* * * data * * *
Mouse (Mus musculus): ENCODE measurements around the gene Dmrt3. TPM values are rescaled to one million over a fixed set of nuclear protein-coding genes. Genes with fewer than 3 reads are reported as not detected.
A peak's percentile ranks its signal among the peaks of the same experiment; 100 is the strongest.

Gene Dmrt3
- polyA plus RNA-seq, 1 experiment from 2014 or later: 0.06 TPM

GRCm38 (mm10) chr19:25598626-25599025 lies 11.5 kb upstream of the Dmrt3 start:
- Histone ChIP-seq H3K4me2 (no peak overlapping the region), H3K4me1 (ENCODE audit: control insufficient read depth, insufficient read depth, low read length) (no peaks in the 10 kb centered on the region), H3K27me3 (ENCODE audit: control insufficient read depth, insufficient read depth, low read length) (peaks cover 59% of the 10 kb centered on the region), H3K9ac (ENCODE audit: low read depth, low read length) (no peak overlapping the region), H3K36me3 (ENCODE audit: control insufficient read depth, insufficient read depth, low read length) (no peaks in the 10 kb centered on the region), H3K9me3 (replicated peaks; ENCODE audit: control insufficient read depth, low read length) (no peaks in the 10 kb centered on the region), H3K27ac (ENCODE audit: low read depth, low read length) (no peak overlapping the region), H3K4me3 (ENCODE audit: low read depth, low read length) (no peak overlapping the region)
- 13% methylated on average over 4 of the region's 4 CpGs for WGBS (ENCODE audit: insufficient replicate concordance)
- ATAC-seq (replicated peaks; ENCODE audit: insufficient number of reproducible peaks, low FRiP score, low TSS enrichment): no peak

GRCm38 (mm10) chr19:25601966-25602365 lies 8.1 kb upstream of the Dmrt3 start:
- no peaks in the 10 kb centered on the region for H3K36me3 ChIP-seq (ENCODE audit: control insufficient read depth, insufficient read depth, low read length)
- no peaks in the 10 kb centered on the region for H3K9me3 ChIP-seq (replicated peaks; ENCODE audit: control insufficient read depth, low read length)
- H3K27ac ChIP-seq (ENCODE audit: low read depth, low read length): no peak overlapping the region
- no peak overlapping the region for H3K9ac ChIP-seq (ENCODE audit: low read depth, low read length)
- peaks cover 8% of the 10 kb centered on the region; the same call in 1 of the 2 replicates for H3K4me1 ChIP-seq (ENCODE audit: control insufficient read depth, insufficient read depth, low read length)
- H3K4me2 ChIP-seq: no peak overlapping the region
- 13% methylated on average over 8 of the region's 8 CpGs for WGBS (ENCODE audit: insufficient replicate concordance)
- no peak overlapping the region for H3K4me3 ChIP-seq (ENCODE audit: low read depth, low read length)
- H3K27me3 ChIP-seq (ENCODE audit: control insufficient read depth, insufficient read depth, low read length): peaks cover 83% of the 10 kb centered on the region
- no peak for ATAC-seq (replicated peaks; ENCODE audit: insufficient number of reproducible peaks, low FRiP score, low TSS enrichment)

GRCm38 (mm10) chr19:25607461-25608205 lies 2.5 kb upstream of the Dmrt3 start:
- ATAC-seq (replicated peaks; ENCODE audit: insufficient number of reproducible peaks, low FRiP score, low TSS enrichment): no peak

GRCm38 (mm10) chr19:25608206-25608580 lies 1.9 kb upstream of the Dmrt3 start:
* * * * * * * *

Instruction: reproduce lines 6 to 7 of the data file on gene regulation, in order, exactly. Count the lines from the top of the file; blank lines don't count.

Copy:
- Histone ChIP-seq H3K4me2 (no peak overlapping the region), H3K4me1 (ENCODE audit: control insufficient read depth, insufficient read depth, low read length) (no peaks in the 10 kb centered on the region), H3K27me3 (ENCODE audit: control insufficient read depth, insufficient read depth, low read length) (peaks cover 59% of the 10 kb centered on the region), H3K9ac (ENCODE audit: low read depth, low read length) (no peak overlapping the region), H3K36me3 (ENCODE audit: control insufficient read depth, insufficient read depth, low read length) (no peaks in the 10 kb centered on the region), H3K9me3 (replicated peaks; ENCODE audit: control insufficient read depth, low read length) (no peaks in the 10 kb centered on the region), H3K27ac (ENCODE audit: low read depth, low read length) (no peak overlapping the region), H3K4me3 (ENCODE audit: low read depth, low read length) (no peak overlapping the region)
- 13% methylated on average over 4 of the region's 4 CpGs for WGBS (ENCODE audit: insufficient replicate concordance)